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Software Functionality Revealed in Detail
We’ve opened the hood on every major category of enterprise software. Learn about thousands of features and functions, and how enterprise software really works.
Get free sample report

Compare Software Solutions
Visit the TEC store to compare leading software solutions by funtionality, so that you can make accurate and informed software purchasing decisions.
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 agricultural business management careers


Driving Costs Out of the Supply Chain: Inbound Logistics
One of the most neglected areas of the manufacturing and retail supply chain is the inbound logistics segment. Following best practices and creating a

agricultural business management careers  some chemical and most agricultural products, are perishable and must be delivered to customers within a fixed time. The allocation of freight resources to ensure timely delivery is less a question of cost than it is of customer service Many bulk products are produced in continuous 24/7 production processes in which plant shutdowns are costly, and in some instances, create health and safety risks. For instance, the shutdown of large petrochemical plants may cost as much as $500K to $1M daily - far more

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Software Functionality Revealed in Detail

We’ve opened the hood on every major category of enterprise software. Learn about thousands of features and functions, and how enterprise software really works.

Get free sample report
Compare Software Solutions

Visit the TEC store to compare leading software by functionality, so that you can make accurate and informed software purchasing decisions.

Compare Now

Business Performance Management

Business performance management (BPM) enables organizations to translate strategies into plans, monitor execution, and provide insight needed to manage and improve financial and operational performance. This knowledge base covers scorecards, dashboards, business activity monitoring, and more.  

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TEC's Mid-market ERP-Distribution Buyer’s Guide


Midsize manufacturers and distributors now have access to an array of powerful software solutions that simply weren’t available before. But with so many choices, you need accurate and unbiased information. This comprehensive guide from TEC and SupplyChainBrain provides a state-of-the-market analysis, success stories from your peers, in-depth information on solutions, and a directory of the leading vendors in the field.

This guide features information on vendors offering dedicated ERP-distribution solutions for the midmarket. These solutions are all designed to address the logistical, financial, and workflow issues facing the distribution industry today.

Inside, you’ll find a chart highlighting 10 featured vendor solutions by installed base and business components, ranging from warehouse, transportation, and inventory management, to international trade logistics, Web commerce, and human resources (HR) and financials.

As well, you’ll find an analysis of the state of the market by the editor of Supply Chain Brain. Customer success stories have been included to illustrate how ERP-distribution solutions have helped companies like yours solve distribution and business logistics problems.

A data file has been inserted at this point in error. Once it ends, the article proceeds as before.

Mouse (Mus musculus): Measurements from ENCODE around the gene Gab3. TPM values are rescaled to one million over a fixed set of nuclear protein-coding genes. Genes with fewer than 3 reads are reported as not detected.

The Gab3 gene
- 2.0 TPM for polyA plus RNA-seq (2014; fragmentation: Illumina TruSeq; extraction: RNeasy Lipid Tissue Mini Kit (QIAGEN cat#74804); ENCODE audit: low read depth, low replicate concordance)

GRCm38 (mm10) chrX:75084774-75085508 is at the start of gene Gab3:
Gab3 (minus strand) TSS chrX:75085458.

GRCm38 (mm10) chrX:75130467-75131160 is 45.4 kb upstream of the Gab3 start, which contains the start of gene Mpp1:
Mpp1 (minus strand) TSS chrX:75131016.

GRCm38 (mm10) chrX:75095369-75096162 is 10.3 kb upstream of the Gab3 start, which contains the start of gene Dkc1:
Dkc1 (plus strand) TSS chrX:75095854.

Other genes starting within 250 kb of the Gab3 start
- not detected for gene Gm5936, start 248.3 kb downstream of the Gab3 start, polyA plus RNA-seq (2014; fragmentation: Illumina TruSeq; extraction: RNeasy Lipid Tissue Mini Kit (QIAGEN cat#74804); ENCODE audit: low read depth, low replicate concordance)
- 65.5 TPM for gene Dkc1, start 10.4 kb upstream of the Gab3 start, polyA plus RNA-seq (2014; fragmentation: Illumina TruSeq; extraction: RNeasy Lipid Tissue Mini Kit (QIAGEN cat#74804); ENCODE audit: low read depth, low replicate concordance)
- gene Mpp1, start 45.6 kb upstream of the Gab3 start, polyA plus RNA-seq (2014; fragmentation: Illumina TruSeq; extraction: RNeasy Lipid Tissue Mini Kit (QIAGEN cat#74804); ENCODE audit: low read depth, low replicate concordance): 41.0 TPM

For your convenience, there’s also a vendor directory to assist companies looking for either full ERP-distribution systems, add-ons, or third-party solutions for the following: demand management (DM), retail systems, supply chain management (SCM), transportation management systems (TMSs), and warehouse management systems (WMSs).

We hope you’ll find this guide a useful tool in determining which ERP-distribution solutions are best suited for your company’s business model and particular needs.


Table of Contents


Introduction

State of the Midsize ERP-Distribution Marketplace

Methodology

Vendor Capabilities

Business Components

Customer Profile

Spotlight on ERP-Distribution

Executive Summary

Customer Success Stories

Spotlight on Inventory and Accounting

Executive Summary

Customer Success Stories

Spotlight on Supply Chain Management

Executive Summary

Customer Success Stories

Vendor Directory

Profiles

Demand Management

ERP-Distribution

Retail

Supply Change Management

Transportation Management System

Warehouse Management System


Download the full copy of the TEC ERP-Distribution Buyer’s Guide for the Mid-market.


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Inventory Management and Accounting Conundrum


The challenges of inventory management and the notion of inventory as a “necessary evil” (or the “asset versus liability” dilemma) have long been haunting operations and financial and accounting managers. It is a well-known fact that managing inventory risk is about managing the cost of maintaining unnecessarily high levels of inventory against the risk of running out of stock at a crucial moment of truth when a customer actually wants something. In a variety of aspects, inventory management is at the heart of the supply chain management (SCM) realm. Supply chain organizations are responsible for all the processes from sales and operations planning to customer fulfillment, inventory optimization, and new product delivery and introduction—all of which involve the planning and movement of inventory. Profit margins are also directly proportional to operational excellence in each of the above processes.
While cherished by material management folks as supply chain “grease,” inventory is not that beloved by financial managers.